10. Actual Thread Operations Dispatch Loop •  thread_fork(func, args) •  Conceptually, the dispatching loop of the operating system –  Create a new thread to run func(args) looks as follows: –  Pintos: thread_create •  thread_yield() Loop { –  Relinquish processor voluntarily RunThread(); –  Pintos: thread_yield ChooseNextThread(); SaveStateOfCPU(curTCB); •  thread_join(thread) LoadStateOfCPU(newTCB); –  In parent, wait for forked thread to exit, then return } –  Pintos: thread_join •  thread_exit •  This is an infinite loop –  Quit thread and clean up, wake up joiner if any –  One could argue that this is all that the OS does –  Pintos: thread_exit •  Should we ever exit this loop??? •  pThreads: POSIX standard for thread programming –  When would that be? [POSIX.1c, Threads extensions (IEEE Std 1003.1c-1995)] 9/11/17 CS162 ©UCB Fall 2017 Lec 5.37 9/11/17 CS162 ©UCB Fall 2017 Lec 5.38 Running a thread Internal Events Consider first portion: RunThread() •  Blocking on I/O –  The act of requesting I/O implicitly yields the CPU •  How do I run a thread? •  Waiting on a “signal” from other thread –  Load its state (registers, PC, stack pointer) into CPU –  Thread asks to wait and thus yields the CPU –  Load environment (virtual memory space, etc) •  Thread executes a yield() –  Jump to the PC –  Thread volunteers to give up CPU •  How does the dispatcher get control back? computePI() { –  Internal events: thread returns control voluntarily while(TRUE) { –  External events: thread gets preempted ComputeNextDigit(); yield(); } } 9/11/17 CS162 ©UCB Fall 2017 Lec 5.39 9/11/17 CS162 ©UCB Fall 2017 Lec 5.40 Page 10

11. Stack for Yielding Thread What Do the Stacks Look Like? ComputePI •  Consider the following code blocks: Stack growth yield Trap to OS proc A() { Thread S Thread T kernel_yield B(); A A Stack growth run_new_thread switch } B(while) B(while) •  How do we run a new thread? proc B() { yield yield run_new_thread() { while(TRUE) { yield(); run_new_thread run_new_thread newThread = PickNewThread(); switch(curThread, newThread); } switch switch ThreadHouseKeeping(); /* Do any cleanup */ } } •  Suppose we have 2 •  How does dispatcher switch to a new thread? threads: –  Save anything next thread may trash: PC, regs, stack pointer –  Threads S and T –  Maintain isolation for each thread 9/11/17 CS162 ©UCB Fall 2017 Lec 5.41 9/11/17 CS162 ©UCB Fall 2017 Lec 5.42 Saving/Restoring state (often called “Context Switch) Switch Details (continued) Switch(tCur,tNew) { •  What if you make a mistake in implementing switch? /* Unload old thread */ –  Suppose you forget to save/restore register 32 TCB[tCur].regs.r7 = CPU.r7; –  Get intermittent failures depending on when context switch occurred and … whether new thread uses register 32 TCB[tCur].regs.r0 = CPU.r0; –  System will give wrong result without warning TCB[tCur].regs.sp = CPU.sp; •  Can you devise an exhaustive test to test switch code? TCB[tCur].regs.retpc = CPU.retpc; /*return addr*/ –  No! Too many combinations and inter-leavings •  Cautionary tale: /* Load and execute new thread */ –  For speed, Topaz kernel saved one instruction in switch() CPU.r7 = TCB[tNew].regs.r7; –  Carefully documented! Only works as long as kernel size < 1MB … CPU.r0 = TCB[tNew].regs.r0; –  What happened? »  Time passed, People forgot CPU.sp = TCB[tNew].regs.sp; »  Later, they added features to kernel (no one removes features!) CPU.retpc = TCB[tNew].regs.retpc; »  Very weird behavior started happening return; /* Return to CPU.retpc */ –  Moral of story: Design for simplicity } 9/11/17 CS162 ©UCB Fall 2017 Lec 5.43 9/11/17 CS162 ©UCB Fall 2017 Lec 5.44 Page 11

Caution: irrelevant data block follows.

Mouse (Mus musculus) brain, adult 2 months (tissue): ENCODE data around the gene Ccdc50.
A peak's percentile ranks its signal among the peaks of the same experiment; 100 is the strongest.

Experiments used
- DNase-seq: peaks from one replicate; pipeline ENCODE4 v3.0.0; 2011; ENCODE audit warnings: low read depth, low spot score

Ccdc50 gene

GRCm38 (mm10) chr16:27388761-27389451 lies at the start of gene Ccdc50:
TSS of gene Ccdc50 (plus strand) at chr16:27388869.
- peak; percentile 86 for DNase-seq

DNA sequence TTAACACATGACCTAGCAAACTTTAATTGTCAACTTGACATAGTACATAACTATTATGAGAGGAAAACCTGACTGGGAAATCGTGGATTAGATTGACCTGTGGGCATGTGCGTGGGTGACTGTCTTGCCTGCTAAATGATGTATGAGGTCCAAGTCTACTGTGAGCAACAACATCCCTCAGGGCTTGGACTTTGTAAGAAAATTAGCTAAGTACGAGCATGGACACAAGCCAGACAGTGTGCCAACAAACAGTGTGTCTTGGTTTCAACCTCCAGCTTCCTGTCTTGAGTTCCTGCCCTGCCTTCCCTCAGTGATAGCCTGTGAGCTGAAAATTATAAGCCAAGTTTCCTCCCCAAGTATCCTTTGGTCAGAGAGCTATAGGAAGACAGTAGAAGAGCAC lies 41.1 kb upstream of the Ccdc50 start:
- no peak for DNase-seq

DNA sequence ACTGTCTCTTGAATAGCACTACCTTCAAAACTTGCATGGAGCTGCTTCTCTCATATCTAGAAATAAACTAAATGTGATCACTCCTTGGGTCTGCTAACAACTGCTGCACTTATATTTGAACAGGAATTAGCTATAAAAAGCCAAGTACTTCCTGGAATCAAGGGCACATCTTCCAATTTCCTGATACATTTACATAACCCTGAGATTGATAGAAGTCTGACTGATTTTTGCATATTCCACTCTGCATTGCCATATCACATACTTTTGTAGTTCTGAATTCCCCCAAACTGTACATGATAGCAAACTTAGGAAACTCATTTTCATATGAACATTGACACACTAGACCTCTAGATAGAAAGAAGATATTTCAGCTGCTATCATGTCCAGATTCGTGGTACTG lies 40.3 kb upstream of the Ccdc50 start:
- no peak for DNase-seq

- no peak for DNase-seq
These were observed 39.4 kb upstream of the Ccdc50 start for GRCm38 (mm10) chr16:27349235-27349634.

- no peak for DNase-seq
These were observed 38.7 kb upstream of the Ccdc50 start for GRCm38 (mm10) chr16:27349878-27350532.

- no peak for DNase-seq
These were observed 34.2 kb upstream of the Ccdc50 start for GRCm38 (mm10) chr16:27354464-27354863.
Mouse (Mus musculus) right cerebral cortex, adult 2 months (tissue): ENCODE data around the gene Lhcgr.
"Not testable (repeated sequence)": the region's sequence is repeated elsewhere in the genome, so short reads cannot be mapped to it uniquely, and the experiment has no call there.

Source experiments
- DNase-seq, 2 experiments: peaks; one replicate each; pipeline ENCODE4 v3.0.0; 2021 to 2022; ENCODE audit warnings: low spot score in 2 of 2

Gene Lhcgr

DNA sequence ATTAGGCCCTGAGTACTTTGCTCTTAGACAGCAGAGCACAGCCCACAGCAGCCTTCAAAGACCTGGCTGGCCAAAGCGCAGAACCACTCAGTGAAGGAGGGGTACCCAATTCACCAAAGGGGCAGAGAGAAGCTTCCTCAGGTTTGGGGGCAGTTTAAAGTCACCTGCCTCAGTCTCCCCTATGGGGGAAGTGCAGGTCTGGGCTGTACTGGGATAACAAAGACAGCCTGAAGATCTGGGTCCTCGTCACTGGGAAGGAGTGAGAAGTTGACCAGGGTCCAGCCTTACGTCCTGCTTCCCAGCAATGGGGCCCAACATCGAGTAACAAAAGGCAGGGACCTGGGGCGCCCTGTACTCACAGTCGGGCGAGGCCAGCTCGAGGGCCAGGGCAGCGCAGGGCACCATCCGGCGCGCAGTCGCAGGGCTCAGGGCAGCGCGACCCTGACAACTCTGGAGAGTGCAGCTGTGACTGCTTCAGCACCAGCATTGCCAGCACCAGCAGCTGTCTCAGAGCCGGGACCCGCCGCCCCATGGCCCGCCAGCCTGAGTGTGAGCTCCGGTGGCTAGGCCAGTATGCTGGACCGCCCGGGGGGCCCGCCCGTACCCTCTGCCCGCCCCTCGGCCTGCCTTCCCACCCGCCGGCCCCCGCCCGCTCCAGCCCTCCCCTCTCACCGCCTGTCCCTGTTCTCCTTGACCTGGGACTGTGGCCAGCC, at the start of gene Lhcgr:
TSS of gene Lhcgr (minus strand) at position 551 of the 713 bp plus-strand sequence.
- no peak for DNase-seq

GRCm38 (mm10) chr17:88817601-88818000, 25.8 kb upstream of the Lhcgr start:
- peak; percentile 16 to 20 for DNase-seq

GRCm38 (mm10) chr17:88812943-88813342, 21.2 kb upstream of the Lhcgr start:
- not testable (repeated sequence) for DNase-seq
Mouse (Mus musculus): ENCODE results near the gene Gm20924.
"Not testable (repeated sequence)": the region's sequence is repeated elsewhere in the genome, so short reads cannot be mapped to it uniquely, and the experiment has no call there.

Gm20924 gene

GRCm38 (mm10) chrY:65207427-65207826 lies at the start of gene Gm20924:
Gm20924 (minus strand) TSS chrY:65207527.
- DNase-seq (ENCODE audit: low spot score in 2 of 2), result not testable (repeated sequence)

12. Summary •  Processes have two parts –  One or more Threads (Concurrency) –  Address Spaces (Protection) •  Concurrency accomplished by multiplexing CPU Time: –  Unloading current thread (PC, registers) –  Loading new thread (PC, registers) –  Such context switching may be voluntary (yield(), I/O operations) or involuntary (timer, other interrupts) 9/11/17 CS162 ©UCB Fall 2017 Lec 5.45 Page 12